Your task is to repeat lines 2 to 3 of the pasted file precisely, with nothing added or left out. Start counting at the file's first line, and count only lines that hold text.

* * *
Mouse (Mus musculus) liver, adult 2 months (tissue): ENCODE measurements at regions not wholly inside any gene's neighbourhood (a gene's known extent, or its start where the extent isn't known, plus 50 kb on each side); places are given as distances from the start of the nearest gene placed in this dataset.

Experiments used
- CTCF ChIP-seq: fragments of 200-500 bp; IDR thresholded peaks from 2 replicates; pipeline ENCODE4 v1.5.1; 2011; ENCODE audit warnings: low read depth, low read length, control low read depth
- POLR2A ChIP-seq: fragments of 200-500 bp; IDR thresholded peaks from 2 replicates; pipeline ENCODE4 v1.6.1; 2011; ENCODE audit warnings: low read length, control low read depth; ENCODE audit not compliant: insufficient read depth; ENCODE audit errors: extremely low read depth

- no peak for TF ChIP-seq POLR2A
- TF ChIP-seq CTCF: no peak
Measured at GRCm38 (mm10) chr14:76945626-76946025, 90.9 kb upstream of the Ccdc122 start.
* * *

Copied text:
Experiments used
- CTCF ChIP-seq: fragments of 200-500 bp; IDR thresholded peaks from 2 replicates; pipeline ENCODE4 v1.5.1; 2011; ENCODE audit warnings: low read depth, low read length, control low read depth